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Through the Looking GlassChina's Foreign Journalists from Opium Wars to Mao$
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Paul French

Print publication date: 2009

Print ISBN-13: 9789622099821

Published to Hong Kong Scholarship Online: September 2011

DOI: 10.5790/hongkong/9789622099821.001.0001

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The Vultures Descend

The Vultures Descend

(p.87) 4 The Vultures Descend
Through the Looking Glass

Paul French

Hong Kong University Press

The major event to consume foreign correspondents in China after the onslaught of the Boxers was the 1904–05 Russo-Japanese War. As it was for modern warfare, the Russo-Japanese War was revolutionary for modern photography. Arguably, the strongest images of the war came from the Russian “Photographer to the Czar” Sergei Mikhailovich Prokudin-Gorskii. He was both the official photographer for the Russian side on the Manchurian battlefield and for the Trans-Siberian Railway project. Arriving in China just before the Russo-Japanese War, William Henry Donald was one of the most connected men in China. He cared deeply about China, despite never mastering the language or developing a taste for the cuisine. It also discusses Edwin John Dingle, or Ding Le Mei as he was known in Chinese. With the Russo-Japanese War over, for many foreigners China started to feel cosy again after the danger of the Boxers had seemingly passed.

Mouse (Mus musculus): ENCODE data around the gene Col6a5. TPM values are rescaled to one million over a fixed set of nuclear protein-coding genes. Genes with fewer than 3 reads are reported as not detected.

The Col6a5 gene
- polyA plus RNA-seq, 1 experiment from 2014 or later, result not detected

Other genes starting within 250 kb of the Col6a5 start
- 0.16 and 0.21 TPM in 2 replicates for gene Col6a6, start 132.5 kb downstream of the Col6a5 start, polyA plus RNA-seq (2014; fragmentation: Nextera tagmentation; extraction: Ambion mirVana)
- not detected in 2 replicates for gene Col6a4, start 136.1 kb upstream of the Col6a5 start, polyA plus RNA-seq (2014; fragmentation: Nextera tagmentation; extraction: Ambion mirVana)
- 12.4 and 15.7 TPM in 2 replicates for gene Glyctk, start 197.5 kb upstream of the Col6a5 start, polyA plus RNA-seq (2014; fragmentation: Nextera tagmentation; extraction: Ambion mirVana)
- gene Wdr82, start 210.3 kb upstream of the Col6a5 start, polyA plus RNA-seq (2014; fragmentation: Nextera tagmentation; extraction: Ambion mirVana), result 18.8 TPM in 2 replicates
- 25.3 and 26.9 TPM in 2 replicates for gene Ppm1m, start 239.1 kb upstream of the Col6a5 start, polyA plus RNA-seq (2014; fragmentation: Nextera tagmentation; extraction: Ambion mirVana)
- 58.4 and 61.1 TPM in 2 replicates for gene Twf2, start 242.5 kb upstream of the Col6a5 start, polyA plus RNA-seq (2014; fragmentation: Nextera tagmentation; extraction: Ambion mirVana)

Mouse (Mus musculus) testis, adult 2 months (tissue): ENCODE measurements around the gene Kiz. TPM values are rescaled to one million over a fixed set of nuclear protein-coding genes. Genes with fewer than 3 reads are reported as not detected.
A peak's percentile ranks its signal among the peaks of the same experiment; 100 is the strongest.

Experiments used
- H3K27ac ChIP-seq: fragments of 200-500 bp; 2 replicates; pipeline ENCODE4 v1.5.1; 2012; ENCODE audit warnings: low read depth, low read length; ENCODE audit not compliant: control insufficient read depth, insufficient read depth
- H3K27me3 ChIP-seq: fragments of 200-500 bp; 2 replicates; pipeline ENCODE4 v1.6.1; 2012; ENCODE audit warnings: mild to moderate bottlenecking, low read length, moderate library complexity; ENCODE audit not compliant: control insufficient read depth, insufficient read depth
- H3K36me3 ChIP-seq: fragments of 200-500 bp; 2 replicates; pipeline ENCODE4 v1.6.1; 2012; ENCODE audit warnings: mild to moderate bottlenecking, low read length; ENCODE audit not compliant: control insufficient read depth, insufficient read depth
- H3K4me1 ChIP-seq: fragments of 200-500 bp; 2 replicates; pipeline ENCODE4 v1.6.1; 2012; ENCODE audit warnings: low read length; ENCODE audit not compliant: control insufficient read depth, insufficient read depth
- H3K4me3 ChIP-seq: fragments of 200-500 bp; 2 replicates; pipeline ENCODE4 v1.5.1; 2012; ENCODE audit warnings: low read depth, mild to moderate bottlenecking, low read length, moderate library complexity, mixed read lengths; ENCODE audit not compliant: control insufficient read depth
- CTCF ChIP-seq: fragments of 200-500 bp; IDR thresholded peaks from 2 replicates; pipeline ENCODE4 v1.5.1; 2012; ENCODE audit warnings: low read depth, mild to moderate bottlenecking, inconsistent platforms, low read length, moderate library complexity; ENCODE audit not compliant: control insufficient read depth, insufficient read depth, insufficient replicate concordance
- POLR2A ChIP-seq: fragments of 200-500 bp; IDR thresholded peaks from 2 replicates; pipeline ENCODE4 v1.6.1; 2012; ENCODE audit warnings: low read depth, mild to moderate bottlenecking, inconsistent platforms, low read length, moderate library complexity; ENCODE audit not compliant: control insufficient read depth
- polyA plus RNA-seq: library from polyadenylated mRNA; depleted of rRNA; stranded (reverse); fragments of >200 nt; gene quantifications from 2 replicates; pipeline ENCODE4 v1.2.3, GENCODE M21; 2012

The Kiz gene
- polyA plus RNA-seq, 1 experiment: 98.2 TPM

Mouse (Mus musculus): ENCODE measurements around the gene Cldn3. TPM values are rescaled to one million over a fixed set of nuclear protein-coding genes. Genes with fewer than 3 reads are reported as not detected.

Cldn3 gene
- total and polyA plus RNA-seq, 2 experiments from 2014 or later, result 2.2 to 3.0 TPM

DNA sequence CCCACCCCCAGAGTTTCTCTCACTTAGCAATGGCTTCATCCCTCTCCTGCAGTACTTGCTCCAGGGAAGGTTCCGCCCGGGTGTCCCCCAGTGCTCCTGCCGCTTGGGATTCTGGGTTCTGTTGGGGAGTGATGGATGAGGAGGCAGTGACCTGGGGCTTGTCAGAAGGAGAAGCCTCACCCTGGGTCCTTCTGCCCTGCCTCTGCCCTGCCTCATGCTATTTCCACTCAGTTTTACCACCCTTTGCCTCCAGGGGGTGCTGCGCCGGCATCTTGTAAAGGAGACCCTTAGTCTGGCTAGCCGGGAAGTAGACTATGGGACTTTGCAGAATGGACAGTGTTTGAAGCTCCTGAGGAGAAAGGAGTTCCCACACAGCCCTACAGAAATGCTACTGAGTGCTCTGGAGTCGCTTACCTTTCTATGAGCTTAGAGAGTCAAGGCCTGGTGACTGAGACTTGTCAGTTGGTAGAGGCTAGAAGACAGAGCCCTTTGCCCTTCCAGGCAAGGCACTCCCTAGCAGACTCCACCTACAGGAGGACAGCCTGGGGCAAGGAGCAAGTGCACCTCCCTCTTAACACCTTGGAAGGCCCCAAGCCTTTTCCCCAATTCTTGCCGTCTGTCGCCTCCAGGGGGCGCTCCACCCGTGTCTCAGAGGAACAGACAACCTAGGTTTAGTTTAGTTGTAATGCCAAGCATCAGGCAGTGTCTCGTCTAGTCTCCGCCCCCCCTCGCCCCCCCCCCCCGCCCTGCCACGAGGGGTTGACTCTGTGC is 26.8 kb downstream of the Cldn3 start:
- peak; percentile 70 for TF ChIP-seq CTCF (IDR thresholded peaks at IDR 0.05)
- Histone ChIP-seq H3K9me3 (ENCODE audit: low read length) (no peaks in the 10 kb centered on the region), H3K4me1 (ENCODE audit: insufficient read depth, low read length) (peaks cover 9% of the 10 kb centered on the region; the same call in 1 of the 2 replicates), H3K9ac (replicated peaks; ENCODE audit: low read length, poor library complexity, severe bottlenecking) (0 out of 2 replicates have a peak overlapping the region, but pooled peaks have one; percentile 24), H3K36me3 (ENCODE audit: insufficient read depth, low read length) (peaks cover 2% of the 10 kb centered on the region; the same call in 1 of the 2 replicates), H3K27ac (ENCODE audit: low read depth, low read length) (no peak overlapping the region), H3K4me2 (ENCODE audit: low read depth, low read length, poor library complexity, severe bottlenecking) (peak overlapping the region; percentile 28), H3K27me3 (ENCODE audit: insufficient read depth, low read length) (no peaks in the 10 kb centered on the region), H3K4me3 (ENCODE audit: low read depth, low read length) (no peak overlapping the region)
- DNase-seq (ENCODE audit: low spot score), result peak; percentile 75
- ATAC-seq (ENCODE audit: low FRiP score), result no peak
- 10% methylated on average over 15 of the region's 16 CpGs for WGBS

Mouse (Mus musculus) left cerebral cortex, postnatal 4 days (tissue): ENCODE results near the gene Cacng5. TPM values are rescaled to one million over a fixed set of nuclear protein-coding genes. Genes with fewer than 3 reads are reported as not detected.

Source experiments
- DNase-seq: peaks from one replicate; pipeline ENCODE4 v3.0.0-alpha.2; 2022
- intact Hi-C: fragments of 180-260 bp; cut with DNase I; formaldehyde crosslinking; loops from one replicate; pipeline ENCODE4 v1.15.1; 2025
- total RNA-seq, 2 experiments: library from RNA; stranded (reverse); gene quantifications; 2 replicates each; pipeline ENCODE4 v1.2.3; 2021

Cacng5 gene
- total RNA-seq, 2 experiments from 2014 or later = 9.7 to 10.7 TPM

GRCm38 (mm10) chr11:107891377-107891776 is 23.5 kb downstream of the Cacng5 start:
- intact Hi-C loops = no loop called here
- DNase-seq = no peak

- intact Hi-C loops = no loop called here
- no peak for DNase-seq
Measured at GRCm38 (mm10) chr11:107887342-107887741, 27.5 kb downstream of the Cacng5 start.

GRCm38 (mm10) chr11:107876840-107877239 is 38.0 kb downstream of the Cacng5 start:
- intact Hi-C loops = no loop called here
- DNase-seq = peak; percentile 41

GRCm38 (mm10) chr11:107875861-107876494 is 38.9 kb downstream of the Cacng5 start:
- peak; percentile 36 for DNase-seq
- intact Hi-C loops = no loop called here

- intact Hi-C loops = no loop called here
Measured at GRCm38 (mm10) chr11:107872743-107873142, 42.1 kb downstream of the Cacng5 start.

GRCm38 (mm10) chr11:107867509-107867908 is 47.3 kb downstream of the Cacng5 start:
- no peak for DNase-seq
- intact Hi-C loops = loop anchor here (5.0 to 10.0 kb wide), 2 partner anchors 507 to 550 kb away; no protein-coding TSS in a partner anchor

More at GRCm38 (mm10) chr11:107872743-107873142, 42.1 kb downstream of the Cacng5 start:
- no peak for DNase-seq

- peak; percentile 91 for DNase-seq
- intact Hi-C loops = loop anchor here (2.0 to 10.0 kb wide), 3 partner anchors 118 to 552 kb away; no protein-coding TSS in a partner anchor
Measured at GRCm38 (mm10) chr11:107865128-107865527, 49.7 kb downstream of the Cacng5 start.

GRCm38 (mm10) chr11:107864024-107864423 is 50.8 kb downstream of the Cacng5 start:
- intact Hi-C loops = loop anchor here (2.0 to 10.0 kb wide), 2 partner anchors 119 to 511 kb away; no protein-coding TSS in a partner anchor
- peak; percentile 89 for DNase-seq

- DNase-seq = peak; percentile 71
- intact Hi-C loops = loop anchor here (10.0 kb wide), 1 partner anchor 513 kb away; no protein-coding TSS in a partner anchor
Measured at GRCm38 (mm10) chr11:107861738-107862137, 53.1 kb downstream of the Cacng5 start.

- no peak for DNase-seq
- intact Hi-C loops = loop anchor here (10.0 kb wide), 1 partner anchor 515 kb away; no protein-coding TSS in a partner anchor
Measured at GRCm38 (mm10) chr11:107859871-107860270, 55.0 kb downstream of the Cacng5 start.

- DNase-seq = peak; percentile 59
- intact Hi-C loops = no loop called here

Keywords:   Russo-Japanese War, China, modern photography, Sergei Mikhailovich Prokudin-Gorskii, William Henry Donald, Edwin John Dingle, Ding Le Mei, Boxers

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